The smooth shape is clear. This resolution could be sufficient in a lot of applications that have slow changes. Last lets bump this up to our full resolution. 496 at 12. Bit change my code, send it the arduino move, my jumper full 12 bits lets see what that plata looks like oh, its, so smooth and shiny. Look at that here. The steps are nearly imperceptible. Now, unfortunately, the serial player doesnt have a pause or a stop function. For us to take a closer look, however, i can take a screenshot and zoom in here. If we zoom in on the wave, you can see that there are still tiny steps. We can compare a screenshot of each example to clearly see the difference. Resolution makes most analog output waves are created from input waves that were originally analog, but first converted to digital. Remember that, no matter how high the resolution that original analog signal has been compressed somewhat into digital and can never be returned to truly analog again, theres always going to be some steps in that output signal. Well, i hope you enjoyed my deck digital to analog converter demonstration. I encourage you to try it at home. One thing i often do is hook up my output sine wave to lights or a speaker to get a more tangible feel for what that wave will be. Like in the physical world this time, i want you to do that so hook up your circuits.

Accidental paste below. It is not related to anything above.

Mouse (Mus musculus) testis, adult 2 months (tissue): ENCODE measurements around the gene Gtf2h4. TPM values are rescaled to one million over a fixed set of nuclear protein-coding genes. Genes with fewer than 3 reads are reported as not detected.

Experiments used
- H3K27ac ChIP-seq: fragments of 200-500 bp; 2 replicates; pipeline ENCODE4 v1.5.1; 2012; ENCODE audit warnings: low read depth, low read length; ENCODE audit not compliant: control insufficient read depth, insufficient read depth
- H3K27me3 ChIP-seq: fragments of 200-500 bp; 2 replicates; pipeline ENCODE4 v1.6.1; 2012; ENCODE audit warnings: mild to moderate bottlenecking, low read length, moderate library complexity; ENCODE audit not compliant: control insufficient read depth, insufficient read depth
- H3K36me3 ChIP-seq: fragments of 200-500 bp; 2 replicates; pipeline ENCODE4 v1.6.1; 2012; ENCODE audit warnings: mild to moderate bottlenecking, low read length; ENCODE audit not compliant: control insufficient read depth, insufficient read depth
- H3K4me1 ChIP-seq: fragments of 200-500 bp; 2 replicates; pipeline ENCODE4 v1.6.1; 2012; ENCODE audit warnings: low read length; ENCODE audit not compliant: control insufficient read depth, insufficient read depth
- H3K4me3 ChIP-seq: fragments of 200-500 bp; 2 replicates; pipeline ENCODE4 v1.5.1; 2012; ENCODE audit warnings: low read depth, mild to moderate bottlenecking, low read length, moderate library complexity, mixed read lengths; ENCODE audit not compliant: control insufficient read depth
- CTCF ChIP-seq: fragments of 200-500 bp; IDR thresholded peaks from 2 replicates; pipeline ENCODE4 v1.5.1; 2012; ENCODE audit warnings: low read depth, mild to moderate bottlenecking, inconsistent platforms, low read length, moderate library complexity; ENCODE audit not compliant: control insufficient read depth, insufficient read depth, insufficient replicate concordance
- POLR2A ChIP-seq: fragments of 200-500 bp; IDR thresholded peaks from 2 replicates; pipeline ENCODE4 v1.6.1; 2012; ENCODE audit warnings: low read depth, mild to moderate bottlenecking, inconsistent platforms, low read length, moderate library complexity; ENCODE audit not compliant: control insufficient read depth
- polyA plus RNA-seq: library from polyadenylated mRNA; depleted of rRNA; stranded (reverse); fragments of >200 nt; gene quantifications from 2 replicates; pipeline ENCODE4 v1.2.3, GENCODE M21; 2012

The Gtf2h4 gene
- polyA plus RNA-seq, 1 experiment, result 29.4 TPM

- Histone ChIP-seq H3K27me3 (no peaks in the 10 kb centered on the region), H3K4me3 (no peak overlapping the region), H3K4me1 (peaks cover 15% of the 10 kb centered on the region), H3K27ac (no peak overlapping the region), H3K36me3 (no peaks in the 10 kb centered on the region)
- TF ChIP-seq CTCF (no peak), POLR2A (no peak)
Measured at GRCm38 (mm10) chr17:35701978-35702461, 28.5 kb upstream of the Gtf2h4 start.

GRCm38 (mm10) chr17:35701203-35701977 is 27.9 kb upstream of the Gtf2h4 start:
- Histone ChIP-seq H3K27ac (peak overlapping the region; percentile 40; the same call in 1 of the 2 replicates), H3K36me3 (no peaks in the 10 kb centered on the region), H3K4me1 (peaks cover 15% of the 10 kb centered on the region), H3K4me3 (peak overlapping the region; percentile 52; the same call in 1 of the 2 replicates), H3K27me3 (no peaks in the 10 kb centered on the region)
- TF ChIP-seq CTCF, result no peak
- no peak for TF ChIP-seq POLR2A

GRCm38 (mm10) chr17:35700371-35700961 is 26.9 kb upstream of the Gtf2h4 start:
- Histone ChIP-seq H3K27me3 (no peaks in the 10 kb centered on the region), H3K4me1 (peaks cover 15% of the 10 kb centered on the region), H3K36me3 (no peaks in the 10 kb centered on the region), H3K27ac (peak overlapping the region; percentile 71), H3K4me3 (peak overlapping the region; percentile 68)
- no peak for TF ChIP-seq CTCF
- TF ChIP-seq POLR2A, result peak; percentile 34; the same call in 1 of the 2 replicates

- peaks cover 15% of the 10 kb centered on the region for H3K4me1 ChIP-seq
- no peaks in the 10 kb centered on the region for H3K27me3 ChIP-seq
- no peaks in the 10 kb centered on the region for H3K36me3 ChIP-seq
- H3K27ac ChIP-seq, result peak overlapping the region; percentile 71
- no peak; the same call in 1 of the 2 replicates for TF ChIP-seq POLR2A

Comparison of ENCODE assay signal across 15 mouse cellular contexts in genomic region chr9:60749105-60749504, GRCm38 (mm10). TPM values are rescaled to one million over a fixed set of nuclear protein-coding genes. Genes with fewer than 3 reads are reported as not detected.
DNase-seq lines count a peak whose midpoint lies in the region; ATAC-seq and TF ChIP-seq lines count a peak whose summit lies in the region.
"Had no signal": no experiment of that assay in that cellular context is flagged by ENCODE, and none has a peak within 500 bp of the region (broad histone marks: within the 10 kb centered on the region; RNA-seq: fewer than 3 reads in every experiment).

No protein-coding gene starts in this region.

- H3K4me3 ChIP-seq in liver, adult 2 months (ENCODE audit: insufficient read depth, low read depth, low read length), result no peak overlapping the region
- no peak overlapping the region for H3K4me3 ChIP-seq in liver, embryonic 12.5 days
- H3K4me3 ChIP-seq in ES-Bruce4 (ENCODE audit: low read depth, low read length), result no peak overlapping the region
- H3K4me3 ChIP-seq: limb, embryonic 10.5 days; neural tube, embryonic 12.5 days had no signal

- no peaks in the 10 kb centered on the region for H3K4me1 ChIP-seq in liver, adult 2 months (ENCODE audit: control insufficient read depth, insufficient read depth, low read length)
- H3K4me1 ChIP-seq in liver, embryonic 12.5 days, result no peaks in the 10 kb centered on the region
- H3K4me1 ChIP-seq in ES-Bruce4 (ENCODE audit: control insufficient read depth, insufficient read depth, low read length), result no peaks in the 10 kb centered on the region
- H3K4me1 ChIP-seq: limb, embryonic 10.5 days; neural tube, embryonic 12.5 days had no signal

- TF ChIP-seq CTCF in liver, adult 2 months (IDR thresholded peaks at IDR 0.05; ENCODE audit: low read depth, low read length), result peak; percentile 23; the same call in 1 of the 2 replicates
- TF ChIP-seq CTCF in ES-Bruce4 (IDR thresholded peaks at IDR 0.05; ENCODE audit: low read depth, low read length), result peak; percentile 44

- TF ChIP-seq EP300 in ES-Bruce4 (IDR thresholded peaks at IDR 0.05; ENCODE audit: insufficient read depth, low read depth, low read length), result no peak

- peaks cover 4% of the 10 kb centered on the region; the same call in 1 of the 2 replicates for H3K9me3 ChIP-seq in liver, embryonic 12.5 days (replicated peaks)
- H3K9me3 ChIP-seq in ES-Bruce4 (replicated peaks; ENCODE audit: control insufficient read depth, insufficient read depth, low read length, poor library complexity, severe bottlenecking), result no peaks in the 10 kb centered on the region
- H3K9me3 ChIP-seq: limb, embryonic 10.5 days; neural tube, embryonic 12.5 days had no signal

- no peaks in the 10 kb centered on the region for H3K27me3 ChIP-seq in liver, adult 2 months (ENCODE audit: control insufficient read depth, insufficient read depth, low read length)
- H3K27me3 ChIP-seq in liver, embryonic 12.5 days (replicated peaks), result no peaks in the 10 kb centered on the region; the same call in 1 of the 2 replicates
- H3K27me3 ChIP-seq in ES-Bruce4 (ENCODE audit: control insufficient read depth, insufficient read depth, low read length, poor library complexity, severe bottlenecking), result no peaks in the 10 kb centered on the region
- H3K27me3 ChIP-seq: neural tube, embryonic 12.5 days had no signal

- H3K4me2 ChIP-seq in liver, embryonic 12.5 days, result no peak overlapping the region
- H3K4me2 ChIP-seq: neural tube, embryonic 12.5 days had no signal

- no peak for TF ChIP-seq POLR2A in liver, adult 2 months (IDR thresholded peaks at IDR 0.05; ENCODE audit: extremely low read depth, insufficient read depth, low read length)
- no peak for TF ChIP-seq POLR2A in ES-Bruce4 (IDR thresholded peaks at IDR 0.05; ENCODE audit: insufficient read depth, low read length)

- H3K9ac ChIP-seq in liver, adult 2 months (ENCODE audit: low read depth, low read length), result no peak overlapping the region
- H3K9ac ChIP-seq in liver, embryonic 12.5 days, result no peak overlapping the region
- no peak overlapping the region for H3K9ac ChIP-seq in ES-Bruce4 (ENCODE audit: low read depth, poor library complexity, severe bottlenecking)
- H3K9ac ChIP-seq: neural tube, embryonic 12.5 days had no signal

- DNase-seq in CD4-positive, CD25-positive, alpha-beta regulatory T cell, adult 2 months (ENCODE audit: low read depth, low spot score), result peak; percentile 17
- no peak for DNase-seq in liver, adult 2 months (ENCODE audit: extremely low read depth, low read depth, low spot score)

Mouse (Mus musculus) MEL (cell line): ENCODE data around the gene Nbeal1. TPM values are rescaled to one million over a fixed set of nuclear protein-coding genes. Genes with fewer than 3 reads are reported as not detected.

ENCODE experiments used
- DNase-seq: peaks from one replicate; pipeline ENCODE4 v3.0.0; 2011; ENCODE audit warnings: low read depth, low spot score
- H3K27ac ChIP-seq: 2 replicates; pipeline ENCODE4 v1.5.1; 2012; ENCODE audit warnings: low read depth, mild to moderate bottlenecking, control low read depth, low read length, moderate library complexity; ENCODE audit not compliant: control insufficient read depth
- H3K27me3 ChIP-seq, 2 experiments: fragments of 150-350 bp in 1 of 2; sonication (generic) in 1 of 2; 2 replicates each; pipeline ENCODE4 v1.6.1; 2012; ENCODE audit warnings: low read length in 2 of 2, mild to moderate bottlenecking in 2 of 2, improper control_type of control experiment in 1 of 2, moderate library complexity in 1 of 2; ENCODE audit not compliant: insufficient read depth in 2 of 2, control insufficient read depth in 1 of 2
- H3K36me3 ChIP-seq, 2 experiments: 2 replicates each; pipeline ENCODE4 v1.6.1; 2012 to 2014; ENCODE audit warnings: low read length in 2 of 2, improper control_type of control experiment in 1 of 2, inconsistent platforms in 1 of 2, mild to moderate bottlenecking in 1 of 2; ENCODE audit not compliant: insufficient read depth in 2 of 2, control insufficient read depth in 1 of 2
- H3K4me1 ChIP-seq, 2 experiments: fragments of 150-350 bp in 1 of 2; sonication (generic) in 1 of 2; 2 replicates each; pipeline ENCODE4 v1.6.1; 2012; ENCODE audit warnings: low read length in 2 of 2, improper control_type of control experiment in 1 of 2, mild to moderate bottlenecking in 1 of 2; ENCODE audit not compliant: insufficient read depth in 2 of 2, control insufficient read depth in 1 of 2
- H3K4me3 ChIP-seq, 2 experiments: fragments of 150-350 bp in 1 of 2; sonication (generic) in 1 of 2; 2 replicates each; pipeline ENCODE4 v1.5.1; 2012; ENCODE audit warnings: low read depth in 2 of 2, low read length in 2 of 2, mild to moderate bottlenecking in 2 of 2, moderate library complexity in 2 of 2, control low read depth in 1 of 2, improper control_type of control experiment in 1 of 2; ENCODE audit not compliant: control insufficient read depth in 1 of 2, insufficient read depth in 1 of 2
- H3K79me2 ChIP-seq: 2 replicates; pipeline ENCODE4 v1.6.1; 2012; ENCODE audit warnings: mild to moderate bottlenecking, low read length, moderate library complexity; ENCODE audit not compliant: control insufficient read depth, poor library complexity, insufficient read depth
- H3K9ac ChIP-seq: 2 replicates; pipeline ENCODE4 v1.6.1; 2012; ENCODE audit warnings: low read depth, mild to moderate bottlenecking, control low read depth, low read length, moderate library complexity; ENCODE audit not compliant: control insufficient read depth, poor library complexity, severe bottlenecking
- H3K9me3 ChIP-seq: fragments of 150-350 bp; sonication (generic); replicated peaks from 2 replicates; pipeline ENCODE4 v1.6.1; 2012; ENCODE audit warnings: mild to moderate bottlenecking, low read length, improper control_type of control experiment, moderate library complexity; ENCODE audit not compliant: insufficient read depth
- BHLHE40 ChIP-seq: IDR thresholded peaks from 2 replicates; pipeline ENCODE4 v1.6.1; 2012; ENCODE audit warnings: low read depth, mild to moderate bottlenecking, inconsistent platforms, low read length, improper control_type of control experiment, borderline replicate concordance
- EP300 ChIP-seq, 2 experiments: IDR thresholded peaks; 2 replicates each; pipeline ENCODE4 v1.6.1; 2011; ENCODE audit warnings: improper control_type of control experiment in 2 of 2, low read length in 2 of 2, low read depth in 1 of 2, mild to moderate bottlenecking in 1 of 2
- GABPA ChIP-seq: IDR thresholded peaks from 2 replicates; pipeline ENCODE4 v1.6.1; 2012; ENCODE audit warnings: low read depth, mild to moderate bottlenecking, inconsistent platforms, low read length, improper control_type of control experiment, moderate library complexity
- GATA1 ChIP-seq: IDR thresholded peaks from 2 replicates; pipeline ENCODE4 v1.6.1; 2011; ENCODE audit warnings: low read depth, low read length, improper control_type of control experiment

Try different resolutions. Try different frequencies report back with your findings about how using different bits affects the light and sound output post. Your results on the element14 community on element14.com forward slash the learning circuit.

https://www.youtube.com/watch?v=IDrWtgTb3D4